Tuesday, July 24, 2012

Parts List

Here are the parts I have as of July 24, 2012:


Amp Gauge (0 to 20 Amps) $3.79

Volt Gauge (0 to 20 Volts) $3.99

Temperature Gauge $10.75

I got two coaxial connectors not sure which one I am going to need, a 1 inch and a 2 inch barrel connector. These connectors cost about $8.00.

The perforated aluminum cost $24.99, this will be used as the panel cover, in which the instruments will be mounted too.

Metal used on the internal rack consisted of flat bar iron 1/8 inch thick by 1/2 inch wide, total metal came to $56 bought locally. I may have purchased more than what I will need so the internal rack may be less than that. When I get it made I will post a separate entry on it. 

The mermite can that I am using on this prototype cost $40 with $36 shipping (I think the shipping was a bit high so check around)

While taking a break in Hot Springs, I ventured into the hardware store there. Who can resist wondering around a hardware store, I was able to find a dual input power switch, which I am hoping will work to switch the radio between AC and DC power sources. I need to do some testing on this to confirm that is what this switch actually does.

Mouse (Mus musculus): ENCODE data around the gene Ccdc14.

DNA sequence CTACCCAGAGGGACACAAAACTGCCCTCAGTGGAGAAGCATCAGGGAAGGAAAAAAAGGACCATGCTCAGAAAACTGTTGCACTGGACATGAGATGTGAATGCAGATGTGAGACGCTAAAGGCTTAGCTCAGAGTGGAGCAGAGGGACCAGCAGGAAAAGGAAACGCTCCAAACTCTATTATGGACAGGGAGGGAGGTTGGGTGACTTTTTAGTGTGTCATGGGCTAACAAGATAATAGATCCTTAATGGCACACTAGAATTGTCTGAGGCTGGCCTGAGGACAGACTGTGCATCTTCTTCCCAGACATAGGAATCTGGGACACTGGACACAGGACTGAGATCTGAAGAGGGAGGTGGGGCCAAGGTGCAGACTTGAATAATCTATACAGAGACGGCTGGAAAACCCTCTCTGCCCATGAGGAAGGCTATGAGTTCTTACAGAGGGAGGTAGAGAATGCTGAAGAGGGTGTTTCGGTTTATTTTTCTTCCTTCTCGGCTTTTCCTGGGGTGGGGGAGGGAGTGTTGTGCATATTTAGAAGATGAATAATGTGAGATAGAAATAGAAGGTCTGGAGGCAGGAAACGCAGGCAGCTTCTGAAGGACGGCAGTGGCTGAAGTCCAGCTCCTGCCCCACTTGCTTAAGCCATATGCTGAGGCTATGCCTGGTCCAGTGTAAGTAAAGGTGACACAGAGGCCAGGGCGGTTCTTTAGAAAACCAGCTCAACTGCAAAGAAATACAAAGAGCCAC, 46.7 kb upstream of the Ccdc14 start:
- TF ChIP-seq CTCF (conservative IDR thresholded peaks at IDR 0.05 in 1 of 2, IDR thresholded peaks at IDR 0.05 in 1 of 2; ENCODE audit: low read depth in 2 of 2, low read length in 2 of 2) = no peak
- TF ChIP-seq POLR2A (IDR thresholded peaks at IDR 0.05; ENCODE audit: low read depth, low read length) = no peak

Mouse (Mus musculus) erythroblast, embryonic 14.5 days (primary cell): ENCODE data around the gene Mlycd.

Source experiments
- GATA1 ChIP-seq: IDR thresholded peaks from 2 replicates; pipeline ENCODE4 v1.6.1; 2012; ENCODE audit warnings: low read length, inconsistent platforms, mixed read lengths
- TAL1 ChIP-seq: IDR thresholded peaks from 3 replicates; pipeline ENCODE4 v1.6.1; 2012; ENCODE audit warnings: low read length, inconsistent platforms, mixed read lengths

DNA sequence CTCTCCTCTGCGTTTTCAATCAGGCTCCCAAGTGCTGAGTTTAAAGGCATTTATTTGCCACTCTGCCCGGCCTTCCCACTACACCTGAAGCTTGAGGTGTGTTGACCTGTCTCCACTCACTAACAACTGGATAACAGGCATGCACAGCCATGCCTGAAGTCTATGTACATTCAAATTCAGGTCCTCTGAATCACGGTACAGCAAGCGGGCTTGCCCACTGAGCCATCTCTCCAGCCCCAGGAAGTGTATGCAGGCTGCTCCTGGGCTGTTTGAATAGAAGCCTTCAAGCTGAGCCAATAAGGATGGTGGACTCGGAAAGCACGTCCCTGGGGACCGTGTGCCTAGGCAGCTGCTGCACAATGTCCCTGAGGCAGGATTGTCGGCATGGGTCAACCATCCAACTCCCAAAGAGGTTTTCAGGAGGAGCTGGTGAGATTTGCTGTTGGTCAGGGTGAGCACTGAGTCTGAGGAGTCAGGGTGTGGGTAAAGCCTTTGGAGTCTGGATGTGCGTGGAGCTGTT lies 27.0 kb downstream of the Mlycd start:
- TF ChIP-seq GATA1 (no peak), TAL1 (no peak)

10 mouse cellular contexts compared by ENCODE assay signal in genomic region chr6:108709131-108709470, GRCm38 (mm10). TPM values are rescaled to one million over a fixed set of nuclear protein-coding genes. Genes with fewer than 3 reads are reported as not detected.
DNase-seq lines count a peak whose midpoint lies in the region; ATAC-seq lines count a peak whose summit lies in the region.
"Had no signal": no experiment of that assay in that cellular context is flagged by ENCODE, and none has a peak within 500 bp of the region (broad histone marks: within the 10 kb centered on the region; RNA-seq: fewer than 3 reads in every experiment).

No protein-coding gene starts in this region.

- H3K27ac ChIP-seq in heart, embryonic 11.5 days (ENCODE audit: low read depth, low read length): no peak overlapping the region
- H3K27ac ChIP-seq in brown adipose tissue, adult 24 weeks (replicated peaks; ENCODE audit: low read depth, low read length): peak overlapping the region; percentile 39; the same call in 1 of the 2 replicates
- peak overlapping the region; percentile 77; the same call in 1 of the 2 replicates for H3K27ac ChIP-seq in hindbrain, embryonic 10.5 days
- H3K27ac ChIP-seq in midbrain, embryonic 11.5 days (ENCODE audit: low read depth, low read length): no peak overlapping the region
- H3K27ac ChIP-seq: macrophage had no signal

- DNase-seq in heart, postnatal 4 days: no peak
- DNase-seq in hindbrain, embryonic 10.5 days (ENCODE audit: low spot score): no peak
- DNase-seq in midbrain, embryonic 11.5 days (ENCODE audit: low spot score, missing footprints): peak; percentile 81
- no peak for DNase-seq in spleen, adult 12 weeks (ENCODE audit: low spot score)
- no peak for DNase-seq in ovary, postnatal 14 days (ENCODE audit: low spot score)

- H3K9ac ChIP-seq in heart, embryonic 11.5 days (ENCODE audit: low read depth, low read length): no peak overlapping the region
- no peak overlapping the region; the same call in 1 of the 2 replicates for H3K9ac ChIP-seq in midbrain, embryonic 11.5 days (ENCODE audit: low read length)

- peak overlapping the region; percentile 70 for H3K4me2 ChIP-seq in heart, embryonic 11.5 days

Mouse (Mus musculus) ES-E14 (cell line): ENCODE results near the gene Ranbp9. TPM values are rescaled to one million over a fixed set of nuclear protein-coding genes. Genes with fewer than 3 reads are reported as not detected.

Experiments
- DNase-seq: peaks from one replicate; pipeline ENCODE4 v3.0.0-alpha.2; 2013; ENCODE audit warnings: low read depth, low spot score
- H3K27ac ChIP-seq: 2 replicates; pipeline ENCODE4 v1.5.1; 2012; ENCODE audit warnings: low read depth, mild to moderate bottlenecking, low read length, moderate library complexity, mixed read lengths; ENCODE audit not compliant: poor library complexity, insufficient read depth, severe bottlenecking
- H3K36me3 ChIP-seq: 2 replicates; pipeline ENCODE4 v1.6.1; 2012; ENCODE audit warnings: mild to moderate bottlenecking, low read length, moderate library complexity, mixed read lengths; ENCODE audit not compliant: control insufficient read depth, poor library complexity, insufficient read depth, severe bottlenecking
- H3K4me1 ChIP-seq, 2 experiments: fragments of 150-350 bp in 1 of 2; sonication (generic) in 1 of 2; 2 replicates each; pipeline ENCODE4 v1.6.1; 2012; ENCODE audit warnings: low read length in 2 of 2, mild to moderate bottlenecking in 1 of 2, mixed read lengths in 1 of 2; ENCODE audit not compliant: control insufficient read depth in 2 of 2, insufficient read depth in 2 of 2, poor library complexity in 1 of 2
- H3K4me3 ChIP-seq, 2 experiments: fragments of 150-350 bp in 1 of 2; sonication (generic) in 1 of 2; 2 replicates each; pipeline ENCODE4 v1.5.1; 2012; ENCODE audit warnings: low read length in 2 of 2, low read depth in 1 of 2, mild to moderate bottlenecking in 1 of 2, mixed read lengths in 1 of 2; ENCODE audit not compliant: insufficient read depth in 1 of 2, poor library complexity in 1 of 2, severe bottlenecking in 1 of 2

Dual input toggle switch $10.00

The radio I am going to put in this prototype is the Yaesu FT-2900R:

Capable of 75W on 2 meter, pretty simple to use and setup in the field. This is the same radio I used during Field Day for 2 meter simplex. At some point I may switch it out for a Yaseu 7900R giving dual band and better power management. Cost on the radio is $174.99.

Not factored in to the cost is the RF gasket, rubber paint for the rack, paint for the can, intake and exhaust fans, AC power supply for a radio, 1 foot of coaxial line with connectors, wiring up the panel, and paying for the wielding. 

Is it all worth it? The way I look at it is two fold. If something happens I have a chance to protect my equipment from the event. If nothing happens at all (which is fine by me) then I have a good portable case I don't have to worry about falling apart, someone placing something on it, and will survive off road in the back of a truck or on a ATV. And there is always the cool factor of taking something old and giving it a new purpose.

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